Laurene Powell Jobs at Pier 48, San Francisco, California, September 20. Steve Jennings/Getty
One of the wealthiest women in the world has reportedly become the newest owner of an NBA team. Laurene Powell Jobs, the billionaire philanthropist, has bought a stake in Monumental Sports & Entertainment which controls the NBA’s Washington Wizards and NHL’s Capitals, according to The Washington Post.
Her investment, said to be worth hundreds of millions of dollars, will see Powell Jobs own 20 percent of Monumental, the second largest stake after Ted Leonsis. Though the deal is yet to be approved by the NBA and NHL, Powell Jobs is set to become one of the most influential women in sports.
She would be only the fourth female NBA franchise owner, joining Jeanie Buss of the Lakers, Ann Walton Kroenke of the Nuggets, and Gail Miller of the Jazz.
On March 18, 1991, Laurene Powell’s surname got a little longer, adding what would become one of the world’s most well-known names: Jobs. She married Steve Jobs, the late chief executive and co-founder of Apple Inc. who died in 2011, and much of her $20 billion fortune comes from her stock in the company.
According to the Post’s report, Powell Jobs also owns four percent of the Walt Disney Company. This vast wealth has allowed her engage in philanthropic work. In 2004, she launched Emerson Collective, which is an organization “dedicated to removing barriers to opportunity so people can live to their full potential.”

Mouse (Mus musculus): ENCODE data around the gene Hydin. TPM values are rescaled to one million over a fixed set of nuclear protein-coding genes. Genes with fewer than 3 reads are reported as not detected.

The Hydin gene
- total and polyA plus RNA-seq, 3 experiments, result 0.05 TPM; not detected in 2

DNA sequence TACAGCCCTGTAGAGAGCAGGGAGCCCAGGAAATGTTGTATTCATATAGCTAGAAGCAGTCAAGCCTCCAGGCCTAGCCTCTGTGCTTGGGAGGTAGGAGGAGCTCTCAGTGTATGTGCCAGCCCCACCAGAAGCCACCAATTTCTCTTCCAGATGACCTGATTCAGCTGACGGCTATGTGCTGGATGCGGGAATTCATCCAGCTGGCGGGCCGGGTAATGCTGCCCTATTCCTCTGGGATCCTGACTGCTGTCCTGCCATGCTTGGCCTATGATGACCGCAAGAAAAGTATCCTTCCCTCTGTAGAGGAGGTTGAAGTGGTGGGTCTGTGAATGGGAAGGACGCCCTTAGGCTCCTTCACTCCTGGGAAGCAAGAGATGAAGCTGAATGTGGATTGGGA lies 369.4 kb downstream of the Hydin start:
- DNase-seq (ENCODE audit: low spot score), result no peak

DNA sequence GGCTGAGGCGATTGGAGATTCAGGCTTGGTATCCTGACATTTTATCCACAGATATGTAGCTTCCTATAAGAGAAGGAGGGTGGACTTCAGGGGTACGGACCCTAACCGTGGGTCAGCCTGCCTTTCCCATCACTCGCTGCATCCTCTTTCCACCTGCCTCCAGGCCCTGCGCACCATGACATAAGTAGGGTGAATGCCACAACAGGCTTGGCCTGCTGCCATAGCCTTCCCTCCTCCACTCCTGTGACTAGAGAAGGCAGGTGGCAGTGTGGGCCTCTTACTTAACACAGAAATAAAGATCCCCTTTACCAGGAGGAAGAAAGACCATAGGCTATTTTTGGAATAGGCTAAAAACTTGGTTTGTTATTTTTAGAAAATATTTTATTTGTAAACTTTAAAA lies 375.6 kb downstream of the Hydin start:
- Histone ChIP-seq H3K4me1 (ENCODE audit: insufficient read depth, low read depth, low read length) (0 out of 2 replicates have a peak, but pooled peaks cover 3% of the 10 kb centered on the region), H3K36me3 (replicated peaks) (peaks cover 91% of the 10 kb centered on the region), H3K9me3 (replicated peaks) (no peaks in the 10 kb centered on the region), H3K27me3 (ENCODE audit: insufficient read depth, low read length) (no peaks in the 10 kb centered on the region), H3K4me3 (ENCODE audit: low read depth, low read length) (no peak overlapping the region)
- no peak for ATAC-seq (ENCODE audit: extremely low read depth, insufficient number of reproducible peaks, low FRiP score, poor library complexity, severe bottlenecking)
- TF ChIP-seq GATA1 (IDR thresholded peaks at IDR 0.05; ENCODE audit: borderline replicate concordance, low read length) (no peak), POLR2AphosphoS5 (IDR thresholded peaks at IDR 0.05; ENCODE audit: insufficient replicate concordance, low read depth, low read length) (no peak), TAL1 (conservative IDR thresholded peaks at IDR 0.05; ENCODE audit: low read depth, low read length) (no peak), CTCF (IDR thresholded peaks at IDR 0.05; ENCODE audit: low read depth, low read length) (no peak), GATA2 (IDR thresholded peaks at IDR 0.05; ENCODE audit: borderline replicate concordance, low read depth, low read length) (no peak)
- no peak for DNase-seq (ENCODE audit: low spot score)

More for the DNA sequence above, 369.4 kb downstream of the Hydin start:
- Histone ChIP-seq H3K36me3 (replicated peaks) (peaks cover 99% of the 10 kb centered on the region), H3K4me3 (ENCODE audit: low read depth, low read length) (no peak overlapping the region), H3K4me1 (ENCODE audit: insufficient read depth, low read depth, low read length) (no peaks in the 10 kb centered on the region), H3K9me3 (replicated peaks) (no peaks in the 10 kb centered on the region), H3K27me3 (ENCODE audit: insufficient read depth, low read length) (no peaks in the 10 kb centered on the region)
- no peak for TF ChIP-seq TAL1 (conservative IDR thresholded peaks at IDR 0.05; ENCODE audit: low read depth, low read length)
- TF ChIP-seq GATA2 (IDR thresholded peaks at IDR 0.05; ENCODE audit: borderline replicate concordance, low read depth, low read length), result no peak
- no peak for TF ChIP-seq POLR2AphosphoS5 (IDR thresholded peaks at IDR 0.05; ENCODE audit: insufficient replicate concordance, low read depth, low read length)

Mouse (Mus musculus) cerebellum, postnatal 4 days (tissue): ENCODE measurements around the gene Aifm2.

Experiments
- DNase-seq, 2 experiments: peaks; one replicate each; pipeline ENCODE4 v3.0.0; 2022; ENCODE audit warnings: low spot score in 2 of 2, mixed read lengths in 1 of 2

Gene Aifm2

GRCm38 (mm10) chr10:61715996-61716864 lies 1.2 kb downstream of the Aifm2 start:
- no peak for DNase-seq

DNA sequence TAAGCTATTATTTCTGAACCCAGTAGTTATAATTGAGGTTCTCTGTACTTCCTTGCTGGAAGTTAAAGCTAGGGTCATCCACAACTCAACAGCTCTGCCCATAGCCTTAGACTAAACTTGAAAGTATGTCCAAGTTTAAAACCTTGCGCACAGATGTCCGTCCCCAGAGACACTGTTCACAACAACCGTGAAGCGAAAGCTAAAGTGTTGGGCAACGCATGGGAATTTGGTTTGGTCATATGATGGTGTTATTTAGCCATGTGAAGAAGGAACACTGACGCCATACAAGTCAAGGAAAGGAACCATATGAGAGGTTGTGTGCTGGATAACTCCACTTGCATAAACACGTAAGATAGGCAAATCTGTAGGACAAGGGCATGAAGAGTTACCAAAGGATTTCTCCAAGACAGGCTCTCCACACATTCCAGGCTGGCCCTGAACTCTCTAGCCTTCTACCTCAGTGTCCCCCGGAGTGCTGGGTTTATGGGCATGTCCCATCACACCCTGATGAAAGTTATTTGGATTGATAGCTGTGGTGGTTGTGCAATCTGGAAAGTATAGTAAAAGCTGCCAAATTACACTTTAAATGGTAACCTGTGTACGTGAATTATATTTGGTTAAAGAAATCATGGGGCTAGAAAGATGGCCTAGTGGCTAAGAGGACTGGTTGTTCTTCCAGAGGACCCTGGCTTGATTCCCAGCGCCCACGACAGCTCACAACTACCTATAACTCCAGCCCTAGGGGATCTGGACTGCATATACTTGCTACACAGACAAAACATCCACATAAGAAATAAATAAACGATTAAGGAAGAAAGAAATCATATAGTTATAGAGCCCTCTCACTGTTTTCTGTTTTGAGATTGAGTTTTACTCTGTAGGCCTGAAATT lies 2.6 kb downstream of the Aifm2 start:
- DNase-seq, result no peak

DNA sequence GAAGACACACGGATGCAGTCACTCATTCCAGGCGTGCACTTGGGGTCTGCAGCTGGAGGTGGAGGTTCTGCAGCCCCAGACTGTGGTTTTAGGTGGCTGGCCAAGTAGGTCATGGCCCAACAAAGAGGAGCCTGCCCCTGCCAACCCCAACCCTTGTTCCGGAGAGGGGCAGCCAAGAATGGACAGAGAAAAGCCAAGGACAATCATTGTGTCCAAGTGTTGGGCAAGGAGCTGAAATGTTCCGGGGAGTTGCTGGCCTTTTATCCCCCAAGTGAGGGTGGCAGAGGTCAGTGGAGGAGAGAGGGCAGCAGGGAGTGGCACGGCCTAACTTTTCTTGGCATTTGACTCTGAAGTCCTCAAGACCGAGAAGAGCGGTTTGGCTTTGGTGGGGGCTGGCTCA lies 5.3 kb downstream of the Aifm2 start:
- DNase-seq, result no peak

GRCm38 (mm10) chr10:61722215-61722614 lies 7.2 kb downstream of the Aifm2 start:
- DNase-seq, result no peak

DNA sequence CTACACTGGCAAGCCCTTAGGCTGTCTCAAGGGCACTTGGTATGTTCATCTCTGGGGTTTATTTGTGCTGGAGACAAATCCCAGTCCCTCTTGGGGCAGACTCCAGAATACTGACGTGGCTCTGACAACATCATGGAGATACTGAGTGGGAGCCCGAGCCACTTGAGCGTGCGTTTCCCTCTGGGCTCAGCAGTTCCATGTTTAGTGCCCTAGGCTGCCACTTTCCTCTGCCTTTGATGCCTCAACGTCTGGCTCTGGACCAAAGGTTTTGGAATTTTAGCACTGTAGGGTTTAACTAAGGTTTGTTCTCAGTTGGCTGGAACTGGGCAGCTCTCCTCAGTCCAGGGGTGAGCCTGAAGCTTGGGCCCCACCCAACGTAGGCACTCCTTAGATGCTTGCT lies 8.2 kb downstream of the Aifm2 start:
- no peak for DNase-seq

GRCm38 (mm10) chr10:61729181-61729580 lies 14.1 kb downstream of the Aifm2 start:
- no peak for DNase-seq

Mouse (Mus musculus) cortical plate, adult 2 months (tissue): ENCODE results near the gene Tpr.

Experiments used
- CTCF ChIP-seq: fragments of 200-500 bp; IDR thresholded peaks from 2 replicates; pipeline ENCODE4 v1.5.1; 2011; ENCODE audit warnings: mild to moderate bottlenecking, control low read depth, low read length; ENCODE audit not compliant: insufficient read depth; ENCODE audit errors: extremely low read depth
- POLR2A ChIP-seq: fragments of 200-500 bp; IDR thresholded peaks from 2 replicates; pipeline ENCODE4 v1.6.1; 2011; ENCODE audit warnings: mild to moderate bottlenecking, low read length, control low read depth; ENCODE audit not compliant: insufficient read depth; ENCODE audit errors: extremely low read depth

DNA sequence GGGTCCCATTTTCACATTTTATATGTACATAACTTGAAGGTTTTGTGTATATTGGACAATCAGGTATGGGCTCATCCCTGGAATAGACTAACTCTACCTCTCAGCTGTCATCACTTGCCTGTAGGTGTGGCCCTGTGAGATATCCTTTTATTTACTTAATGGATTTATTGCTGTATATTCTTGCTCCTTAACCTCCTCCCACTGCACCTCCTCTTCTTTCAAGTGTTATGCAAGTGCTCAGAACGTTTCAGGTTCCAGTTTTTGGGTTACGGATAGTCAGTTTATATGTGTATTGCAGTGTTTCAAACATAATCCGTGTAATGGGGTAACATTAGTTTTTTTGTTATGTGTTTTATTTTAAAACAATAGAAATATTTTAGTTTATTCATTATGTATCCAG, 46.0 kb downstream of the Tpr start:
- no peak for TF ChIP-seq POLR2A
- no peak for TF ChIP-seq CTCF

It focuses on education, immigration reform, environmental issues and social justice. Earlier this summer, Emerson Collective also bought a majority stake in The Atlantic magazine, sharing ownership with David Bradley. The name Emerson Collective, Powell Jobs says, was inspired by the co-founder of The Atlantic, Ralph Waldo Emerson.
“What I loved about Laurene from the first is that her confidence was forged on a different coast,” Bradley said. “And, if anything, her ambition is greater than my own.”
Owning an NBA franchise has clearly been a target for Powell Jobs. A few years ago, she reportedly launched an ultimately unsuccessful bid for the L.A. Clippers and, according to NetsDaily, she was also interested in purchasing the Brooklyn Nets in 2015. Fortunately, for Powell Jobs, she looks to have been more successful this time round with the Wizards, valued at $1 billion in 2015 but likely to be worth more now.
Her desire to get involved in an NBA team is intended to help drive forward the Emerson Collective goal. “Laurene and Ted share the same commitment to a double bottom line, that the best companies are those that do good in their communities,” a source told the Post.